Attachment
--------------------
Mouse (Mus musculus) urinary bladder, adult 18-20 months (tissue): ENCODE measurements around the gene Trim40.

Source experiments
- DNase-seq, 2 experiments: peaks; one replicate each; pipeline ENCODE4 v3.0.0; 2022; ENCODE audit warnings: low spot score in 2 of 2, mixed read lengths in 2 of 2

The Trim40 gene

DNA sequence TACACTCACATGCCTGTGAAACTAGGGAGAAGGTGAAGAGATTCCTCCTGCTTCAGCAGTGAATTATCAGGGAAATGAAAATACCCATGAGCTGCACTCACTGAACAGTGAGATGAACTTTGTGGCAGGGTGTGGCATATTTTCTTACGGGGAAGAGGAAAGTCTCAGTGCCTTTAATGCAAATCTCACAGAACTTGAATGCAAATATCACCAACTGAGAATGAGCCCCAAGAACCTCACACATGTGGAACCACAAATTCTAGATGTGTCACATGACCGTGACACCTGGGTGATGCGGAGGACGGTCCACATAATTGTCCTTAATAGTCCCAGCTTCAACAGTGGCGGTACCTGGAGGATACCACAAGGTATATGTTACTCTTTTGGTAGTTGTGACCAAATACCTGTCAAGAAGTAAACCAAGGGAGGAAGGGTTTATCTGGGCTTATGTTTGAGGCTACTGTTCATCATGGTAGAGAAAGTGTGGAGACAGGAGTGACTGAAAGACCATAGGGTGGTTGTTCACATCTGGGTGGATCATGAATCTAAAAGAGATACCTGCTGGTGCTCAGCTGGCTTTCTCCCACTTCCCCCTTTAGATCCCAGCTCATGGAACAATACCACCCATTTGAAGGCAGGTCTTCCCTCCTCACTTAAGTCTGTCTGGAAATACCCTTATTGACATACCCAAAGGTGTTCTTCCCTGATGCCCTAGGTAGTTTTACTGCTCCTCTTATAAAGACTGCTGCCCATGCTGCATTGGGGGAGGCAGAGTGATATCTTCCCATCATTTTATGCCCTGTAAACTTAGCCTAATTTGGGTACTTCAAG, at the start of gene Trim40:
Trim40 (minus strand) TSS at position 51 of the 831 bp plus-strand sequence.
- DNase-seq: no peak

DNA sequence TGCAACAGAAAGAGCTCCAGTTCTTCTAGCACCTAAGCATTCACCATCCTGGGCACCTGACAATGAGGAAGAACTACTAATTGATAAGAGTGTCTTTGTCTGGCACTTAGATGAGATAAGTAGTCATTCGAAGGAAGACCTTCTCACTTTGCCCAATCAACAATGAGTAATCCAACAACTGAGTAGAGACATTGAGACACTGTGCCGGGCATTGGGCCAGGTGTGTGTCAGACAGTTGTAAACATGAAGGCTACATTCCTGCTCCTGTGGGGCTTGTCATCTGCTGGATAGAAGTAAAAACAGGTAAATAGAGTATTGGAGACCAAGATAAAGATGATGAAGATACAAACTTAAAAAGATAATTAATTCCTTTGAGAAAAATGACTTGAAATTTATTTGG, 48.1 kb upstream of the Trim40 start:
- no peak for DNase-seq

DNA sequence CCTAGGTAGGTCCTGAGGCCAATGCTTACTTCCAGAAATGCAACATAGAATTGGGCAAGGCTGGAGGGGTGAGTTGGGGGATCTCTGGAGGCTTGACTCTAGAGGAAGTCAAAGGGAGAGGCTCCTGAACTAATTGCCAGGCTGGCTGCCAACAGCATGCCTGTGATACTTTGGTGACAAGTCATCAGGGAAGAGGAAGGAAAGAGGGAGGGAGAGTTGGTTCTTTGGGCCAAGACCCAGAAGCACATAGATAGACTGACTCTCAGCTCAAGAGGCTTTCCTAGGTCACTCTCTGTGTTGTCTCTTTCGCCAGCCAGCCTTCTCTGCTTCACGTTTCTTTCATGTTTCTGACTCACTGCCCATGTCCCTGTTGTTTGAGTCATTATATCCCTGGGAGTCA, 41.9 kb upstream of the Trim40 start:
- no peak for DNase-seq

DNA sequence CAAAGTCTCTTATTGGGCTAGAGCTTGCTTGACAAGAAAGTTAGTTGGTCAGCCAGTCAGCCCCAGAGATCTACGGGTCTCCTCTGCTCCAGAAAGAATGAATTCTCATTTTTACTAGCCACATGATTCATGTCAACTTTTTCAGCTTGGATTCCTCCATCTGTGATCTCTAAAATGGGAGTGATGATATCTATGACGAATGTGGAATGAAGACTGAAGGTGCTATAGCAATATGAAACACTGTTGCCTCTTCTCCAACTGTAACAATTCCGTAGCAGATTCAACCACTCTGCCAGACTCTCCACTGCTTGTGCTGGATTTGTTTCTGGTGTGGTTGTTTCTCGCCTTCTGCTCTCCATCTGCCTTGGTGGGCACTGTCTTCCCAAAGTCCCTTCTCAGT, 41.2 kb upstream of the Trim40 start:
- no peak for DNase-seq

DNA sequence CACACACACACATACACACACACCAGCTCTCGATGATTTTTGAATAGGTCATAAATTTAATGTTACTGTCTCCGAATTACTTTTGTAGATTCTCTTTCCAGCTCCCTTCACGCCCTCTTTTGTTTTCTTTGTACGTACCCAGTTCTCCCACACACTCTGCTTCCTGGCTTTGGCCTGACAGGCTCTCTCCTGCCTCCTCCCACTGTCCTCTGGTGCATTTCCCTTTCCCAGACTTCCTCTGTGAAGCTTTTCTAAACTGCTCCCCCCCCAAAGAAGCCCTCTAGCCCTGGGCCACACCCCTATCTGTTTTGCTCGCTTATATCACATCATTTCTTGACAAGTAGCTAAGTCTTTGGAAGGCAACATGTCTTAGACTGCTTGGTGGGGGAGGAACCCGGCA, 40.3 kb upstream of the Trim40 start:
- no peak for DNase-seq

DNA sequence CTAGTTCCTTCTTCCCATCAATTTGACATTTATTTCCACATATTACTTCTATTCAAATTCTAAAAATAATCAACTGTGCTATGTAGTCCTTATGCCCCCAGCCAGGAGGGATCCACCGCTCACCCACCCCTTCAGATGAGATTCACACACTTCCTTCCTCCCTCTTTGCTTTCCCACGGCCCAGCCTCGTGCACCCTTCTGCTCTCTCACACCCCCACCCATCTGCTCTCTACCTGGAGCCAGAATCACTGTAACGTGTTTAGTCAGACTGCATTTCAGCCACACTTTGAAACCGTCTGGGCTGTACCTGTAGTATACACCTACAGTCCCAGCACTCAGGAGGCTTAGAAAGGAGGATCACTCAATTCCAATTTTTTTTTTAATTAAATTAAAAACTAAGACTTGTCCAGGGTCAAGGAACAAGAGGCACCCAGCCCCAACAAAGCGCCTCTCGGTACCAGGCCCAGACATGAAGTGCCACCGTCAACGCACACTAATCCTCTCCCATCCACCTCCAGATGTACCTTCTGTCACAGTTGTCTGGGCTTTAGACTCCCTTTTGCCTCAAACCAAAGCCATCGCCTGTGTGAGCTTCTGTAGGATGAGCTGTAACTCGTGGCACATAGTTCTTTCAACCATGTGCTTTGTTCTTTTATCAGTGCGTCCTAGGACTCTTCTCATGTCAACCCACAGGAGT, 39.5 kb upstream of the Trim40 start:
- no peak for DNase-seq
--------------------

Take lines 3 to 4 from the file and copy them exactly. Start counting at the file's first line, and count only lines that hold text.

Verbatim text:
- DNase-seq, 2 experiments: peaks; one replicate each; pipeline ENCODE4 v3.0.0; 2022; ENCODE audit warnings: low spot score in 2 of 2, mixed read lengths in 2 of 2

The Trim40 gene